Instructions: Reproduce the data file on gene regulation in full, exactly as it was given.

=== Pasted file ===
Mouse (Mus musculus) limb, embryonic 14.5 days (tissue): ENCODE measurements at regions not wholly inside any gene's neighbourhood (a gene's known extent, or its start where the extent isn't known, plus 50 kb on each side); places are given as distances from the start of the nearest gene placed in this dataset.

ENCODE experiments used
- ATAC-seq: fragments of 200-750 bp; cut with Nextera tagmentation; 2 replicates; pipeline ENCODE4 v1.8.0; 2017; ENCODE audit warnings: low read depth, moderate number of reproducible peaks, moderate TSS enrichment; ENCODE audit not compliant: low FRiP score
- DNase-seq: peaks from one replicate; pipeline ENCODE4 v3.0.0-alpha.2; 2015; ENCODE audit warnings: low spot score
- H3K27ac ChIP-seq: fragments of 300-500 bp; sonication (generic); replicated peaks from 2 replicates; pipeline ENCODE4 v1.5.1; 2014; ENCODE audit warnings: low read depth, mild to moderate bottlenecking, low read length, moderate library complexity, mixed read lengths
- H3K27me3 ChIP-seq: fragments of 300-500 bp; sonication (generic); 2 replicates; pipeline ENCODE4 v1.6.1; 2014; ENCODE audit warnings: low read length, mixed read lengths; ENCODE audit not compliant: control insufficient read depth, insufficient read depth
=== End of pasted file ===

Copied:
Mouse (Mus musculus) limb, embryonic 14.5 days (tissue): ENCODE measurements at regions not wholly inside any gene's neighbourhood (a gene's known extent, or its start where the extent isn't known, plus 50 kb on each side); places are given as distances from the start of the nearest gene placed in this dataset.

ENCODE experiments used
- ATAC-seq: fragments of 200-750 bp; cut with Nextera tagmentation; 2 replicates; pipeline ENCODE4 v1.8.0; 2017; ENCODE audit warnings: low read depth, moderate number of reproducible peaks, moderate TSS enrichment; ENCODE audit not compliant: low FRiP score
- DNase-seq: peaks from one replicate; pipeline ENCODE4 v3.0.0-alpha.2; 2015; ENCODE audit warnings: low spot score
- H3K27ac ChIP-seq: fragments of 300-500 bp; sonication (generic); replicated peaks from 2 replicates; pipeline ENCODE4 v1.5.1; 2014; ENCODE audit warnings: low read depth, mild to moderate bottlenecking, low read length, moderate library complexity, mixed read lengths
- H3K27me3 ChIP-seq: fragments of 300-500 bp; sonication (generic); 2 replicates; pipeline ENCODE4 v1.6.1; 2014; ENCODE audit warnings: low read length, mixed read lengths; ENCODE audit not compliant: control insufficient read depth, insufficient read depth